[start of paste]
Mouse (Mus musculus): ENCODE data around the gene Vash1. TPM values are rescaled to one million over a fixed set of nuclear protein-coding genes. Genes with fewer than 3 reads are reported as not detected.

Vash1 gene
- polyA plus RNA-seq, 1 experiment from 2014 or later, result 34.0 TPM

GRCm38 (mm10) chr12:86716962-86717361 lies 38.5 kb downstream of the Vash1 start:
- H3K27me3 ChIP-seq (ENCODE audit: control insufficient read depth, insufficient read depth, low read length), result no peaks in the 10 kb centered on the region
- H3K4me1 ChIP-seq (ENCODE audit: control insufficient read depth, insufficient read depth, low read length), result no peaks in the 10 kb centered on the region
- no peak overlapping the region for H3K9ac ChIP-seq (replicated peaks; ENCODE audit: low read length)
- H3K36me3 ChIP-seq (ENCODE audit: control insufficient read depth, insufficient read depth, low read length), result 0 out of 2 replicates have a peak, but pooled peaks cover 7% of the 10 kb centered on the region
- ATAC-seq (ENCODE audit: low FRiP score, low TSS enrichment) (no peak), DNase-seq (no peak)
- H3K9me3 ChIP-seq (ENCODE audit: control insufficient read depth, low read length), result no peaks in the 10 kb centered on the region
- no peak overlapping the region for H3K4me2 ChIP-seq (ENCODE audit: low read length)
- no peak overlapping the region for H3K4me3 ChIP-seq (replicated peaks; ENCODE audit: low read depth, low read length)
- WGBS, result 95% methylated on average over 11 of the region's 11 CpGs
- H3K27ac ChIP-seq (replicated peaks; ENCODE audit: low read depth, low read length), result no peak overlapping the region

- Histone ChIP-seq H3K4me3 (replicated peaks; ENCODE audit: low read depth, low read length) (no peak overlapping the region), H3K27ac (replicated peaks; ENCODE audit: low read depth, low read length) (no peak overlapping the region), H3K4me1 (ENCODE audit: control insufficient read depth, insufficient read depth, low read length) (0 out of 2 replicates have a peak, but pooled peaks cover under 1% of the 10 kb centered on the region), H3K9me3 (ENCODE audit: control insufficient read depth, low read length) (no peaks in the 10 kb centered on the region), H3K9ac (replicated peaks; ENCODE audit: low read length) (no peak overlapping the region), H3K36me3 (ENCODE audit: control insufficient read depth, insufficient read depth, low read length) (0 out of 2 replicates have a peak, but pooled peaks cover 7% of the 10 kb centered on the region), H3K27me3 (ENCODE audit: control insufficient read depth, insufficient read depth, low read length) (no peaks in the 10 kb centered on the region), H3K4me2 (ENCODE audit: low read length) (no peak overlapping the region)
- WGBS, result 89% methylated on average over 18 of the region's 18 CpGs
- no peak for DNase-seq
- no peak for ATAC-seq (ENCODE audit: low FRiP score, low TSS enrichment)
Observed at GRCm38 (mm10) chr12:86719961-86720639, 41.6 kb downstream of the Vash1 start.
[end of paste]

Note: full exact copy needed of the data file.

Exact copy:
Mouse (Mus musculus): ENCODE data around the gene Vash1. TPM values are rescaled to one million over a fixed set of nuclear protein-coding genes. Genes with fewer than 3 reads are reported as not detected.

Vash1 gene
- polyA plus RNA-seq, 1 experiment from 2014 or later, result 34.0 TPM

GRCm38 (mm10) chr12:86716962-86717361 lies 38.5 kb downstream of the Vash1 start:
- H3K27me3 ChIP-seq (ENCODE audit: control insufficient read depth, insufficient read depth, low read length), result no peaks in the 10 kb centered on the region
- H3K4me1 ChIP-seq (ENCODE audit: control insufficient read depth, insufficient read depth, low read length), result no peaks in the 10 kb centered on the region
- no peak overlapping the region for H3K9ac ChIP-seq (replicated peaks; ENCODE audit: low read length)
- H3K36me3 ChIP-seq (ENCODE audit: control insufficient read depth, insufficient read depth, low read length), result 0 out of 2 replicates have a peak, but pooled peaks cover 7% of the 10 kb centered on the region
- ATAC-seq (ENCODE audit: low FRiP score, low TSS enrichment) (no peak), DNase-seq (no peak)
- H3K9me3 ChIP-seq (ENCODE audit: control insufficient read depth, low read length), result no peaks in the 10 kb centered on the region
- no peak overlapping the region for H3K4me2 ChIP-seq (ENCODE audit: low read length)
- no peak overlapping the region for H3K4me3 ChIP-seq (replicated peaks; ENCODE audit: low read depth, low read length)
- WGBS, result 95% methylated on average over 11 of the region's 11 CpGs
- H3K27ac ChIP-seq (replicated peaks; ENCODE audit: low read depth, low read length), result no peak overlapping the region

- Histone ChIP-seq H3K4me3 (replicated peaks; ENCODE audit: low read depth, low read length) (no peak overlapping the region), H3K27ac (replicated peaks; ENCODE audit: low read depth, low read length) (no peak overlapping the region), H3K4me1 (ENCODE audit: control insufficient read depth, insufficient read depth, low read length) (0 out of 2 replicates have a peak, but pooled peaks cover under 1% of the 10 kb centered on the region), H3K9me3 (ENCODE audit: control insufficient read depth, low read length) (no peaks in the 10 kb centered on the region), H3K9ac (replicated peaks; ENCODE audit: low read length) (no peak overlapping the region), H3K36me3 (ENCODE audit: control insufficient read depth, insufficient read depth, low read length) (0 out of 2 replicates have a peak, but pooled peaks cover 7% of the 10 kb centered on the region), H3K27me3 (ENCODE audit: control insufficient read depth, insufficient read depth, low read length) (no peaks in the 10 kb centered on the region), H3K4me2 (ENCODE audit: low read length) (no peak overlapping the region)
- WGBS, result 89% methylated on average over 18 of the region's 18 CpGs
- no peak for DNase-seq
- no peak for ATAC-seq (ENCODE audit: low FRiP score, low TSS enrichment)
Observed at GRCm38 (mm10) chr12:86719961-86720639, 41.6 kb downstream of the Vash1 start.